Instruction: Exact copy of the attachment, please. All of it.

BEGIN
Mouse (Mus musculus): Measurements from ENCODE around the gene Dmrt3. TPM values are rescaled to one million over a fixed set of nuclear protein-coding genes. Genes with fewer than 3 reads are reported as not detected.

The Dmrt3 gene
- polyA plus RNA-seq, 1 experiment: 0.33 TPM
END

Mouse (Mus musculus): Measurements from ENCODE around the gene Dmrt3. TPM values are rescaled to one million over a fixed set of nuclear protein-coding genes. Genes with fewer than 3 reads are reported as not detected.

The Dmrt3 gene
- polyA plus RNA-seq, 1 experiment: 0.33 TPM